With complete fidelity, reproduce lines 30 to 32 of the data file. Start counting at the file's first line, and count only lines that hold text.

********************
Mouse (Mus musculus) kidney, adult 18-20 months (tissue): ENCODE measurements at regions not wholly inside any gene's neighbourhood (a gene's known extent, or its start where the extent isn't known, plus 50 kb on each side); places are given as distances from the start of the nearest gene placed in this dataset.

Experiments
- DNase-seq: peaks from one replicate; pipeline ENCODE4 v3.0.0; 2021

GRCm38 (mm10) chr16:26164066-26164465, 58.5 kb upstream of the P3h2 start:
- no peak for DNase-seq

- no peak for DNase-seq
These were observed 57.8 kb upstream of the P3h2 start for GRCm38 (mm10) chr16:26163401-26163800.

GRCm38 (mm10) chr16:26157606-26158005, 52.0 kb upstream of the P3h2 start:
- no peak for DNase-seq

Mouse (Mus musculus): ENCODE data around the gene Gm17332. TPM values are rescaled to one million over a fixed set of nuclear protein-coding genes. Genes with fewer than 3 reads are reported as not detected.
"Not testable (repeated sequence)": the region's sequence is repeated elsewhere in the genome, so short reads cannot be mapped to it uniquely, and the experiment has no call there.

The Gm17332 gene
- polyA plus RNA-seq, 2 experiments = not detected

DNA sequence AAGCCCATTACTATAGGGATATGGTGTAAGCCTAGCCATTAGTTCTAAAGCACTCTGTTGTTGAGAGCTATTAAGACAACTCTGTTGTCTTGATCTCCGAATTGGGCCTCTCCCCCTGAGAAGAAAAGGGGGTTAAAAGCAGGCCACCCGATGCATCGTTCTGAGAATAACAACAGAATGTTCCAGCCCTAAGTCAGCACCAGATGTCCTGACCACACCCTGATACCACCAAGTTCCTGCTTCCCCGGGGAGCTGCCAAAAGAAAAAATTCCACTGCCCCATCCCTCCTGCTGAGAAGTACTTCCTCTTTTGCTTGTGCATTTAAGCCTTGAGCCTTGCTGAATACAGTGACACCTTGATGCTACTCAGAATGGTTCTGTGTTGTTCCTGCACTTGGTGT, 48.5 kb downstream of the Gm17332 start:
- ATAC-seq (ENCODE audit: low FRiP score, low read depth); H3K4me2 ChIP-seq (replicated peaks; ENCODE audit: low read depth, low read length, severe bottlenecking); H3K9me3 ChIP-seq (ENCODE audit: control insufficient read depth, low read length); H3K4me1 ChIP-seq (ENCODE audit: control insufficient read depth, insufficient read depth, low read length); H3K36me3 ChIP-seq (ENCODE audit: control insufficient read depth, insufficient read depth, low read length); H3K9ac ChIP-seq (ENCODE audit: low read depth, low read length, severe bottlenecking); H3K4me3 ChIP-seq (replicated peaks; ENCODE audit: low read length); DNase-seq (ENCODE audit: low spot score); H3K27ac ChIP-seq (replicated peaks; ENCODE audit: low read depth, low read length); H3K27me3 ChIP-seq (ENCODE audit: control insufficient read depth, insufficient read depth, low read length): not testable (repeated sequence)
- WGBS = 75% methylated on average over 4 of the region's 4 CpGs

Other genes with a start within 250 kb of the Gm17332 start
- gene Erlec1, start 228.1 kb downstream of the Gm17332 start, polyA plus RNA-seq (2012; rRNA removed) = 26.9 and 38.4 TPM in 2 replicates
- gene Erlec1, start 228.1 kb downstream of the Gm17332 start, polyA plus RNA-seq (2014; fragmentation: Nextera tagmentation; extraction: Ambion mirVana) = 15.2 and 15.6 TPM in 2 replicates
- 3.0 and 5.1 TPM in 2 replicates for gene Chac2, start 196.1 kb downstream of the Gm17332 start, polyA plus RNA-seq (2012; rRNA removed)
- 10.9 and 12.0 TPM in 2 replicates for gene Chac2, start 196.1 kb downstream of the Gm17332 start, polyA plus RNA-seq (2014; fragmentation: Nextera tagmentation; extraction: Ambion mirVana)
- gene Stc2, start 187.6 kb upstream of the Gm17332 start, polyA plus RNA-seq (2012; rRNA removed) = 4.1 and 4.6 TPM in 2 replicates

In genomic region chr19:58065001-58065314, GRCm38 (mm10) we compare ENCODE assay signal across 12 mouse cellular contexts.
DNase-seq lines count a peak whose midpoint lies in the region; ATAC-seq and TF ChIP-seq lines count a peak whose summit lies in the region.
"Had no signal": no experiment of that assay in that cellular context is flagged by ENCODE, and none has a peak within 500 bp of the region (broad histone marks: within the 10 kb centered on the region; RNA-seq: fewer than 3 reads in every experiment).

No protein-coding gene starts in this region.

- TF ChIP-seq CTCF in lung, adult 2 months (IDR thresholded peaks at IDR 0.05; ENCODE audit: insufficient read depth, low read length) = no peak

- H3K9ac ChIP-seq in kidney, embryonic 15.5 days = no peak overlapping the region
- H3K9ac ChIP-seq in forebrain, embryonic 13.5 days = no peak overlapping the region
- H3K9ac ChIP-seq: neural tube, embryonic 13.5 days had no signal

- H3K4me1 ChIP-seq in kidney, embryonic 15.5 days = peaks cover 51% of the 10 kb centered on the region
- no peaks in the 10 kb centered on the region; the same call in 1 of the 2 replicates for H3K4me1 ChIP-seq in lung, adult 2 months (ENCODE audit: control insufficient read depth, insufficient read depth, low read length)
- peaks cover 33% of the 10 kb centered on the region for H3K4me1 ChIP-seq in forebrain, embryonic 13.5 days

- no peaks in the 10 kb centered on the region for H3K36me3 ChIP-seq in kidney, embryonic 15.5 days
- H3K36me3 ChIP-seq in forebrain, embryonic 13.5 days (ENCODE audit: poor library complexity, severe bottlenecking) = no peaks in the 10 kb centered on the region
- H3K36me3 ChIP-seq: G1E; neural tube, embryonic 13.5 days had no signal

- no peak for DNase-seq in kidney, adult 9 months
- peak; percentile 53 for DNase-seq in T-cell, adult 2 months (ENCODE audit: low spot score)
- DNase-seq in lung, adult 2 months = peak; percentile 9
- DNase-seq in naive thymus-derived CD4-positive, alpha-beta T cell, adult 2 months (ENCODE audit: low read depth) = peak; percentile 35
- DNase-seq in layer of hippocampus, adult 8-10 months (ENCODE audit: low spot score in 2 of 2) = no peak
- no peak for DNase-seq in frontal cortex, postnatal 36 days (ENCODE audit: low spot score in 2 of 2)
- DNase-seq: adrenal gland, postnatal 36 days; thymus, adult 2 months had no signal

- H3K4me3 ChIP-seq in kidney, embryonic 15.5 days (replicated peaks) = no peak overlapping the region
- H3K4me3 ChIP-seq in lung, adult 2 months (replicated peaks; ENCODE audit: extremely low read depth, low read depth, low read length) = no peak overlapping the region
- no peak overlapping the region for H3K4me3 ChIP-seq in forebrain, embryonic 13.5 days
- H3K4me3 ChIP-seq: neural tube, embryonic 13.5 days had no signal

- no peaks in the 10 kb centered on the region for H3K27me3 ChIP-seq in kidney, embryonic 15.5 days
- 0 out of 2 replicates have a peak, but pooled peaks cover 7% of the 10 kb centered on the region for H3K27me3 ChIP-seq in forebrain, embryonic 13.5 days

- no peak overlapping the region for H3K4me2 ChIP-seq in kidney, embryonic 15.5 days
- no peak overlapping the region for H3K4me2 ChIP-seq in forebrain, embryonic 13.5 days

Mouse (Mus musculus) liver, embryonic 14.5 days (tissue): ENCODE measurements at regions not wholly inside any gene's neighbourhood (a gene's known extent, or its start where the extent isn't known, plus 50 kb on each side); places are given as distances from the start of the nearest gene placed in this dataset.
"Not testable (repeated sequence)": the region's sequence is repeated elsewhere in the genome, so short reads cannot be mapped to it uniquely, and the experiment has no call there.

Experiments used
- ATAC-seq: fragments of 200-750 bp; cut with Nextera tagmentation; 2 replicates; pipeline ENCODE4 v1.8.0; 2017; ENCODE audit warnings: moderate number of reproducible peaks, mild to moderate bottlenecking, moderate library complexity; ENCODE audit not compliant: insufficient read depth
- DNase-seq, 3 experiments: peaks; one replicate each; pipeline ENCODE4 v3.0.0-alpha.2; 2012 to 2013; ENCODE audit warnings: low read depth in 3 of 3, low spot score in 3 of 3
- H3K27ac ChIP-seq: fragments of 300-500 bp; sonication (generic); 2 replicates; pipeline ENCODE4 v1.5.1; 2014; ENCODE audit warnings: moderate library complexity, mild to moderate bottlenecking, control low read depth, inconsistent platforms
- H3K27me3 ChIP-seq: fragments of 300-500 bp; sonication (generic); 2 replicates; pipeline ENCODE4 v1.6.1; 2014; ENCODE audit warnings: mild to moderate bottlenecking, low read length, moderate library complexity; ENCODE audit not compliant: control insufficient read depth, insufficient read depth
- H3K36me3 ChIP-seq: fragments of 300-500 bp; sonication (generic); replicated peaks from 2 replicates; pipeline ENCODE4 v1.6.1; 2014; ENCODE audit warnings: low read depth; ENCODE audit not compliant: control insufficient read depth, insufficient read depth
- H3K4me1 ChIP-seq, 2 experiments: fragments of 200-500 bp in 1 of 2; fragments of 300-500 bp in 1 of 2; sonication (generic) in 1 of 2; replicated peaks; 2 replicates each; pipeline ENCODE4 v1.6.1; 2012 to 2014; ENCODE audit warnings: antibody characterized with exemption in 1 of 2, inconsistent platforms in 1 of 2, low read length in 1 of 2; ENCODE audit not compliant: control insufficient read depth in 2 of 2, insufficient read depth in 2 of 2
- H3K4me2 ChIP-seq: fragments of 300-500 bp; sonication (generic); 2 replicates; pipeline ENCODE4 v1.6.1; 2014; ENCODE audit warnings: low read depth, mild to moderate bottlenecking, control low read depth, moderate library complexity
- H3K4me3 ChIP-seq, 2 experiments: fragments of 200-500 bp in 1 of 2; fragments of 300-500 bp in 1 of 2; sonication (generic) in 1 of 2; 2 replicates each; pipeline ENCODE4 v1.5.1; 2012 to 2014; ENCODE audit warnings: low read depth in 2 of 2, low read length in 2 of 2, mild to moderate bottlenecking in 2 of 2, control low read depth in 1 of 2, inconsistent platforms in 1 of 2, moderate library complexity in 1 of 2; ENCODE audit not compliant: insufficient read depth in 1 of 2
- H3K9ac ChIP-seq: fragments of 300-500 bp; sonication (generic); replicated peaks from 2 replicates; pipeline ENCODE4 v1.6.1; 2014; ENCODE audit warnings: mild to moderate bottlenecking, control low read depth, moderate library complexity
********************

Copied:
- H3K9ac ChIP-seq: neural tube, embryonic 13.5 days had no signal

- H3K4me1 ChIP-seq in kidney, embryonic 15.5 days = peaks cover 51% of the 10 kb centered on the region
- no peaks in the 10 kb centered on the region; the same call in 1 of the 2 replicates for H3K4me1 ChIP-seq in lung, adult 2 months (ENCODE audit: control insufficient read depth, insufficient read depth, low read length)